1st Edition

Home-School Work in Britain Review, Reflection, and Development

By John Bastiani, Sheila Wolfendale Copyright 1996
    176 Pages
    by David Fulton Publishers

    180 Pages
    by David Fulton Publishers

    First Published in 1996. This book forms part of a series that brings together wide-ranging contributions which: are written from both professional and parental viewpoints; offer an assessment of what has been achieved; explore a number of problematic issues and experiences and illustrate developments that are beginning to take shape. It will appeal to those with a special interest in and commitment to home-school work in all its actual and potential facets. This book, like the series it introduces, is an attempt to capture the flavour of home-school work in Britain in the 1990s. It conveys a mixture of familiar concerns and recent developments, of shared interests and differences of approach that relate to differences of setting and circumstance.

    Introduction; Chapter 1 Managing the changing power bases – parents, schools, governors and LEAs, Alwyn Morgan; Chapter 2 Learning begins at home: implications for a learning society, Titus Alexander; Chapter 3 Good mothers are women too: the gender implications of parental involvement in education, Kathy Maclachlam; Chapter 4 ‘It hurts me in my heart when my child brings home a book’ – reading at home for bilingual families, Diana Stoker; Chapter 5 Empowering pupils through home–school links, Conrad Chapman; Chapter 6 Home–school liaison: the mainstreaming of good ideas and effective practice, John Bastiani; Chapter 7 The PSP experience in Liverpool: towards a city-wide service; Chapter 8 The contribution of parents to children’s achievement in school: policy and practice in the London Borough of Newham, Sheila Wolfendale; Chapter 9 Home–school projects: influencing long-term change, Anne Houston; Chapter 10 Home works: shared maths and shared writing, Ruth Merttens, Alan Newland; Chapter 11 Making school more visible to parents: an evaluation of the Harbinger Video Project, Roger Hancock, Anne O’Connor, Helen Jenner, Gavin Østmo, Geoff Sheath; Chapter 12 Setting up a parents’ advice centre: partnership or PR?, Sarah Gale; Chapter 13 Parents and secondary schools: a different approach?, Emma Beresford, Angus Hardie; Chapter 14 Home to school is a long way: facing up to the issues of developing home–school alliances in rural areas, Tanny Stobart;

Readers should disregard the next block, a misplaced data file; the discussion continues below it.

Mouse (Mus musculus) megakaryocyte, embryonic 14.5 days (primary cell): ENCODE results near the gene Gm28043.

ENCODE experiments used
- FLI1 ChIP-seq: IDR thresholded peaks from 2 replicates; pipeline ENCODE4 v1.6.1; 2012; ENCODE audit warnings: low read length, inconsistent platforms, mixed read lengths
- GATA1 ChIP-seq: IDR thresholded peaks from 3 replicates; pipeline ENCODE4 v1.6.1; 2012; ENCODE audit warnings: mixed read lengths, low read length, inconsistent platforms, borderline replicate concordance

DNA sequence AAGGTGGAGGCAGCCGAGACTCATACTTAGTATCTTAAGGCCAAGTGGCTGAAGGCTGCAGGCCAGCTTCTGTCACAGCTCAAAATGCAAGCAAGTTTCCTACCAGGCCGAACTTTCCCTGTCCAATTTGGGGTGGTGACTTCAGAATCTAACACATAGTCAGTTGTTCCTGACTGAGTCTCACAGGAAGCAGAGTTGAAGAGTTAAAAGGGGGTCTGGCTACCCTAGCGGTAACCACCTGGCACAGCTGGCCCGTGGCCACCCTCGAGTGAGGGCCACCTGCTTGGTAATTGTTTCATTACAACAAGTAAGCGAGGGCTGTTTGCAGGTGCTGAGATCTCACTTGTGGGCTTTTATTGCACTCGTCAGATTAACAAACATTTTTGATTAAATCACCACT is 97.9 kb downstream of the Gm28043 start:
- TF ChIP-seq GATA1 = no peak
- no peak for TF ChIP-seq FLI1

John Bastiani has been the coordinator of the National Home-School Development Group since its formation. A former tutor at the University of Nottingham's School of Education, he has recently been the director of the RSA's 'Parents in ~ Learning Society' Project. He is a member of several national advisory groups, runs INSET courses around the UK and is a freelance consultant on home-school matters. Sheila Wolfendale has been a primary school and remedial reading teacher, an educational psychologist in several LEAs and is currently director of a Doctorate in Educational Psychology training programme at the University of East London. She has authored and edited many books, booklets, chapters, articles and handbooks on aspects of special needs, early years and parental involvement. She was awarded a Professorship in 1988 and in 1995 gained a PhD by published works.